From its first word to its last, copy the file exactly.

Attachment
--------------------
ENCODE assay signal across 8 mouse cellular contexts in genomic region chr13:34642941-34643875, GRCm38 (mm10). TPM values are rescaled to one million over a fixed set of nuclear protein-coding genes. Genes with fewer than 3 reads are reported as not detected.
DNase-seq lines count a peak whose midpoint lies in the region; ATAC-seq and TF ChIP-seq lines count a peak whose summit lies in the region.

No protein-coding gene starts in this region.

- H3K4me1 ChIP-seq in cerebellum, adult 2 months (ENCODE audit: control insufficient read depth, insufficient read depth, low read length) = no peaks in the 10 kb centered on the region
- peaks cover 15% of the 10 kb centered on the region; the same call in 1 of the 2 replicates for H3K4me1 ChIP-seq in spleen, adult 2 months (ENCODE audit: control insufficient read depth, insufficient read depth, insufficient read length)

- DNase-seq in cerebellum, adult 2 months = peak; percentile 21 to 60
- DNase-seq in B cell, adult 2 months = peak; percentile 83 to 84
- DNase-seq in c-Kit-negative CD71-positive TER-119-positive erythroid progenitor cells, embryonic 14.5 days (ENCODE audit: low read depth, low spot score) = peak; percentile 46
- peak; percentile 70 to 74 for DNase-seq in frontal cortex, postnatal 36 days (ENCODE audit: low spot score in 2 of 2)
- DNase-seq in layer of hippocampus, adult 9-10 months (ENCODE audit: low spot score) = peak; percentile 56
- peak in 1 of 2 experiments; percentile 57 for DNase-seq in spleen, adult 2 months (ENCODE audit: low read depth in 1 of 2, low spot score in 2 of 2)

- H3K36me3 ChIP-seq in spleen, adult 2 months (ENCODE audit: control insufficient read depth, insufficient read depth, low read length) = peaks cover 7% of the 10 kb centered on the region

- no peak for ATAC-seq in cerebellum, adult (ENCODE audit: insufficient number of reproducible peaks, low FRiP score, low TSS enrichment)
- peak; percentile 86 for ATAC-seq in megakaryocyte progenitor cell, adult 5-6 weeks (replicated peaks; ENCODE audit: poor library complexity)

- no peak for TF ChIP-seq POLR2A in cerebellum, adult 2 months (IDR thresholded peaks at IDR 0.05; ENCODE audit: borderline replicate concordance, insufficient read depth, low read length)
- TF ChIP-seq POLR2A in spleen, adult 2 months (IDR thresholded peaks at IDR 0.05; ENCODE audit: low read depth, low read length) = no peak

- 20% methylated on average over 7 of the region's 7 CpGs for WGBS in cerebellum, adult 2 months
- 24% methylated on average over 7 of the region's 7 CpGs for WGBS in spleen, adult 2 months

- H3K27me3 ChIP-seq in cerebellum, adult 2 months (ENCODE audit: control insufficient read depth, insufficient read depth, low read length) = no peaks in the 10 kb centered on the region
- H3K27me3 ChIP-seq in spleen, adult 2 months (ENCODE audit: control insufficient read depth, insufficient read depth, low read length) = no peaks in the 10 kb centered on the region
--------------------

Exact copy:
ENCODE assay signal across 8 mouse cellular contexts in genomic region chr13:34642941-34643875, GRCm38 (mm10). TPM values are rescaled to one million over a fixed set of nuclear protein-coding genes. Genes with fewer than 3 reads are reported as not detected.
DNase-seq lines count a peak whose midpoint lies in the region; ATAC-seq and TF ChIP-seq lines count a peak whose summit lies in the region.

No protein-coding gene starts in this region.

- H3K4me1 ChIP-seq in cerebellum, adult 2 months (ENCODE audit: control insufficient read depth, insufficient read depth, low read length) = no peaks in the 10 kb centered on the region
- peaks cover 15% of the 10 kb centered on the region; the same call in 1 of the 2 replicates for H3K4me1 ChIP-seq in spleen, adult 2 months (ENCODE audit: control insufficient read depth, insufficient read depth, insufficient read length)

- DNase-seq in cerebellum, adult 2 months = peak; percentile 21 to 60
- DNase-seq in B cell, adult 2 months = peak; percentile 83 to 84
- DNase-seq in c-Kit-negative CD71-positive TER-119-positive erythroid progenitor cells, embryonic 14.5 days (ENCODE audit: low read depth, low spot score) = peak; percentile 46
- peak; percentile 70 to 74 for DNase-seq in frontal cortex, postnatal 36 days (ENCODE audit: low spot score in 2 of 2)
- DNase-seq in layer of hippocampus, adult 9-10 months (ENCODE audit: low spot score) = peak; percentile 56
- peak in 1 of 2 experiments; percentile 57 for DNase-seq in spleen, adult 2 months (ENCODE audit: low read depth in 1 of 2, low spot score in 2 of 2)

- H3K36me3 ChIP-seq in spleen, adult 2 months (ENCODE audit: control insufficient read depth, insufficient read depth, low read length) = peaks cover 7% of the 10 kb centered on the region

- no peak for ATAC-seq in cerebellum, adult (ENCODE audit: insufficient number of reproducible peaks, low FRiP score, low TSS enrichment)
- peak; percentile 86 for ATAC-seq in megakaryocyte progenitor cell, adult 5-6 weeks (replicated peaks; ENCODE audit: poor library complexity)

- no peak for TF ChIP-seq POLR2A in cerebellum, adult 2 months (IDR thresholded peaks at IDR 0.05; ENCODE audit: borderline replicate concordance, insufficient read depth, low read length)
- TF ChIP-seq POLR2A in spleen, adult 2 months (IDR thresholded peaks at IDR 0.05; ENCODE audit: low read depth, low read length) = no peak

- 20% methylated on average over 7 of the region's 7 CpGs for WGBS in cerebellum, adult 2 months
- 24% methylated on average over 7 of the region's 7 CpGs for WGBS in spleen, adult 2 months

- H3K27me3 ChIP-seq in cerebellum, adult 2 months (ENCODE audit: control insufficient read depth, insufficient read depth, low read length) = no peaks in the 10 kb centered on the region
- H3K27me3 ChIP-seq in spleen, adult 2 months (ENCODE audit: control insufficient read depth, insufficient read depth, low read length) = no peaks in the 10 kb centered on the region